In contrast, X-Men: First Class got a PG-13 rating despite one of its most popular characters telling another to “fuck off.” If the goal is to stop kids from emulating big-screen behaviour, I suspect they’re more likely to emulate Marvel’s most iconic merry mutant instead of the King of England, but that’s me.
I think this sort of “woods for the trees” approach is well illustrated in the way that the MPAA deals with violence. It seems it’s quite easy for a violent film to keep a PG-13 rating… as long as they don’t show blood. It seems like a logical distinction, because more blood means more gore, which is more graphic and possibly disturbing. But what does that really say? To me, it seems like it’s okay to show kids ridiculous violent acts, without any consequences.
People worry about kids emulating violent films, but I can’t help but worry that kids are more likely to attempt something that was shown to be clean and bloodless rather than an act that had a very graphic aftermath. I think that was my problem with The Hunger Games, a movie that seemed to want to condemn that sort of brutality. However, none of the violence in the film seemed to have any consequence. Even when a character was impaled through the chest with a spear, it seemed like it was a flesh wound.
If anything, rather than warning kids about violence in popular culture, I worry that there are going to be kids out there playing at The Hunger Games, significantly undermining what appears to be the central point of the film in question. Many of the films that I feel are actually important to show kids – like Mississippi Burning, for example – are rated in such a way that implies they should not be shown to kids. I think that the graphic nature of the film is what makes it so perfect. Mississippi repulses the viewer in a way that The Hunger Games can’t, and thus leaves them feeling much more strongly about the matter at hand.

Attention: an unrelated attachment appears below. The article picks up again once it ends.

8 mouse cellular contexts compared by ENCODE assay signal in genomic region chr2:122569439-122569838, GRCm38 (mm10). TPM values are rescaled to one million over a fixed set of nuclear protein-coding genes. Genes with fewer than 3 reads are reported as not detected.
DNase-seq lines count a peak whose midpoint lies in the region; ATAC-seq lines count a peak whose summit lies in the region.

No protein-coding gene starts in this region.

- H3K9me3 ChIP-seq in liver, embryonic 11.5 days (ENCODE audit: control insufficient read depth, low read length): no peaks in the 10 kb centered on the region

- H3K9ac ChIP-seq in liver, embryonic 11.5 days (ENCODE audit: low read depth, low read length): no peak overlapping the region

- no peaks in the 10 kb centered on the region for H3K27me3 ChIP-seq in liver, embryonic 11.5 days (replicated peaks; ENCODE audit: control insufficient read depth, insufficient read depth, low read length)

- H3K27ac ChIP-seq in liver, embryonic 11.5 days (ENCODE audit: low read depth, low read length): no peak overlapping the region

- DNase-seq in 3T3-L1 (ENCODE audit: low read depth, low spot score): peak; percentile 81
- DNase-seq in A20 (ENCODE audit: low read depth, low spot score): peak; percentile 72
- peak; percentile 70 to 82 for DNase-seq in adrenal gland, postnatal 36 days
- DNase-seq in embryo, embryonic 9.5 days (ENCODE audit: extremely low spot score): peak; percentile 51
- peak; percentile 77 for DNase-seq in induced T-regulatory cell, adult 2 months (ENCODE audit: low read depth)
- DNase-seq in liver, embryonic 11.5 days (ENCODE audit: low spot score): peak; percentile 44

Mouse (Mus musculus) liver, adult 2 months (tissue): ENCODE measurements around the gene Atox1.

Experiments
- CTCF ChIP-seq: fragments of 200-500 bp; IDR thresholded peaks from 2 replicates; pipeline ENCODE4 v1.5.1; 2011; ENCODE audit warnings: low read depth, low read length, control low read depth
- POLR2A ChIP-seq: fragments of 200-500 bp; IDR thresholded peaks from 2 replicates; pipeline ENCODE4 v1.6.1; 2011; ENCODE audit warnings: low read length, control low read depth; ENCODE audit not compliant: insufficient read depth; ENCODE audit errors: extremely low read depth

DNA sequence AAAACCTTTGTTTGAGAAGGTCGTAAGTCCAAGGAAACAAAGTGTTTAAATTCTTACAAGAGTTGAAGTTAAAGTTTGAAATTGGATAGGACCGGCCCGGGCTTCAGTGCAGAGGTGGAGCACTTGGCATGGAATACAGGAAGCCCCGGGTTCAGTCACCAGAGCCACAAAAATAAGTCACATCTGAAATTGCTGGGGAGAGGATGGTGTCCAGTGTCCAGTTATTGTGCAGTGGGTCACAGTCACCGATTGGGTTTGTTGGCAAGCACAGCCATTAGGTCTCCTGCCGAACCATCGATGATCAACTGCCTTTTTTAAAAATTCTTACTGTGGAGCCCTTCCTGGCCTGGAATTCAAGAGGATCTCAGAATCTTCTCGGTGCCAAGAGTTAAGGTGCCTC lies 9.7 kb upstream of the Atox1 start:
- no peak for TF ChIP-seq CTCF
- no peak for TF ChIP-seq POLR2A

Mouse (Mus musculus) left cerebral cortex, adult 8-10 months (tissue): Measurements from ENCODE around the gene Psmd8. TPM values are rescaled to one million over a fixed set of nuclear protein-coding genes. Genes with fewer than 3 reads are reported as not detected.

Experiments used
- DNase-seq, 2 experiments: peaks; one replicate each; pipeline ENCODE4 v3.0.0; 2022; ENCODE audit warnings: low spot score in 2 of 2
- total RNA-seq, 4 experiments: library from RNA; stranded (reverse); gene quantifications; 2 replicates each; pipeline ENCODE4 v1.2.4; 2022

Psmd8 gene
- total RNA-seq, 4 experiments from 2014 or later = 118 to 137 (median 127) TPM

There’s also the somewhat unnerving observations that the ratings system makes about our own culture. Hell, Blue Valentine initially got into trouble for including a scene where the male lead performed oral sex on the female lead, while other movies have gotten away with more graphic and less taboo sequences with lower ratings. “Male nudity” exists as a ratings classification distinct from “nudity.” Some have argued that the institution has a somewhat homophobic outlook.
More than that, though, I can’t help but wonder at the inherent bias in favour to violence as against sexuality. I find it weird that the (occasionally incredibly brutal) violence The Dark Knight is somehow more acceptable to show to kids and teens that a shirtless woman or a pantsless man. It seems strange that parents seem to reinforce this attitude – reacting more strongly to inappropriate sex scenes than they do to the casual use of guns or swords or knives.
Of course, you could argue that these are exceptional cases, but I think there’s enough of them that it is time to talk about movie ratings and how we assign them and what purpose they serve. Hard cases make for bad law, but I think that a medium like film is subjective enough that rigourously applying hard-and-fast rules undermines a lot of the more important underlying issues. Decisions like this need to be based on context, even if it does make it harder to quantify and qualify decision-making.
Filed under: Movies Tagged: | Blue Valentine (film), Bully, Child, dark knight, film, Harvey Weinstein, Hunger Games, King's Speech, motion picture association of america, Motion Picture Association of America film rating system, Movie, mpaa, political correctness, Saving Private Ryan, United States, weinstein, weinstein company